The purpose of this post is to explain how to avoid a property tax sale for those who find themselves getting behind on their property taxes. There is no doubt that it can be a scary situation but there are solutions.
In California, a property can be sold at auction after property taxes have remained unpaid for 5 years. Depending on whether you are looking to save a property from a tax sale or buy one at a tax sale, this could be good or bad.
For those who have fallen behind on property taxes, it is important to know what to do to avoid losing your property. Knowing the 5-year rule gives you the timeline for when it could happen. If you are two or three years behind, you still have some time but if you have reached the 4-year mark, it’s time to do something now before it’s too late.
Some county tax collectors will let you make a payment arrangement to get caught up on your taxes but if you are too far behind, they may not agree to do so.
Another solution is to get a mortgage on the property to get the taxes caught up. In many cases, the new lender will want to have property taxes collected with your mortgage payment to prevent the same situation from happening again.
Delinquent property taxes don’t go on your credit report so they won’t hurt your credit score. This makes it possible to get a regular bank loan if everything else fits their guidelines. But if you can’t get a bank loan, hard money can be used to solve the problem if there is enough equity in the property.
Fortunately, hard money can be a fast solution to this. I have done multiple loans in the past to help homeowner’s save their property from tax sales. The first one I ever did closed in 4 days, closing on the final day before the auction. It was a close call because the client waited until the last possible moment to try to get a loan.
Yesterday, I got a call from a loan officer who has a client who inherited some properties and didn’t realize that because it wasn’t from a parent, the property taxes had increased after each property was reassessed. The client kept paying the old amount which is thousands of dollars less per year and is now in danger of having their these properties sold at auction to pay the delinquent property taxes.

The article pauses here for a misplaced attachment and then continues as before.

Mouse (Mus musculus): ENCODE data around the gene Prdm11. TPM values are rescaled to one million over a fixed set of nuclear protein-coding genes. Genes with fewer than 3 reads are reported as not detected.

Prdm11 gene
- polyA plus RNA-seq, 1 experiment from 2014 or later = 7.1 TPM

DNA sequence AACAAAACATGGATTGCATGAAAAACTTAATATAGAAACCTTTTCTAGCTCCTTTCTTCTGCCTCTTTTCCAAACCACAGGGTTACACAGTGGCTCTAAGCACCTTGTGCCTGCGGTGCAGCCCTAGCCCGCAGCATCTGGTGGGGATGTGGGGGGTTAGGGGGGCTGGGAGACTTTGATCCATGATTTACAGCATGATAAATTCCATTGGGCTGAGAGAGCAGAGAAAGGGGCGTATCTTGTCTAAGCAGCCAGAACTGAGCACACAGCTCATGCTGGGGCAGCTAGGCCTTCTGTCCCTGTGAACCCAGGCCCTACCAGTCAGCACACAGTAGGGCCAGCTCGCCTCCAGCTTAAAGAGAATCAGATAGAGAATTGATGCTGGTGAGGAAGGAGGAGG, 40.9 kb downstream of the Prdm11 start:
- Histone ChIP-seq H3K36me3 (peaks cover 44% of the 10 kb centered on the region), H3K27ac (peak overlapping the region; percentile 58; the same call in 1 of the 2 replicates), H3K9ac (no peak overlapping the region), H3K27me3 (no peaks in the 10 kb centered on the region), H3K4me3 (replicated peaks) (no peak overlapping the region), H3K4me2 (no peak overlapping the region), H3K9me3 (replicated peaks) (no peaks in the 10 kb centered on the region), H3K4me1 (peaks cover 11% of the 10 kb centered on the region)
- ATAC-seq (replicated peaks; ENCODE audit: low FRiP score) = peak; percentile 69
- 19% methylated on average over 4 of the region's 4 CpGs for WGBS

To make matters worse, the properties this client owns are free and clear (meaning they have no loans on them). Yikes! That could be a disaster!
The loan officer who called me can now help their client save the properties with hard money loans as a temporary solution until a more long-term solution can be found. This will avoid the loss of hundreds of thousands of dollars.
For more information on how to get a hard money loan, regardless of the reason it is needed, fill out the contact form no this website or call today.
What is a Bridge Loan?
There is a common misconception that a bridge loan is just a short term loan. Correctly defined, a bridge loan is where someone is buying one property before selling another one and they need to get a short term loan until they sell the property they already own.
It is called a bridge loan because it bridges the gap between buying a new property and selling a property you already own.
The problem is that banks don’t do bridge loans. They focus on the very plain and uncomplicated loan types that don’t require a lot of expertise or creativity to figure out. This is probably because most banks sell their loans and the people who buy them are investors, not seasoned mortgage professionals.
One of the many different uses of hard money is the bridge loan. Hard money is the ideal vehicle for them because decisions in hard money are generally made by an individual and not a board of directors. And even if the individual who is lending the money isn’t an expert in mortgages, he or she can be educated quickly so that they understand.
So how do bridge loans work?
There are 3 ways to do a bridge loan:
1) The loan is secured by the property being bought.
2) The loan is secured by the property being sold.
3) The loan is secured by both properties.
Which one is best will depend on the situation. Some of the factors involved are how much down payment there is (if any), how much equity is in the property already owned, the value of the property already owned and the purchase price of the property being bought.
Most bridge loans are for 12 months or less although that can be negotiable. This is why some people think of any short term loan as a bridge loan.
One of the biggest advantages of bridge loans is that the requirement for proving income is waived for this type of loan, regardless of whether either of the properties will be owner occupied or a rental property.
If there was a single thing that one should know about bridge loans, it is that they are all about figuring out how to make the numbers work. Anyone who is expert at doing them should be able to figure out the numbers in a couple of minutes and let you know if there is a way to do the loan.
So if you have any questions about whether you qualify for a bridge loan or if one could solve the problem of trying to buy one property before selling another one, ask someone who has done them before.
This is part 2 of 2 in a short series to clear up some of the questions and misunderstandings regarding owner occupied hard money loans. In this post, I will cover bridge loans and temporary loans.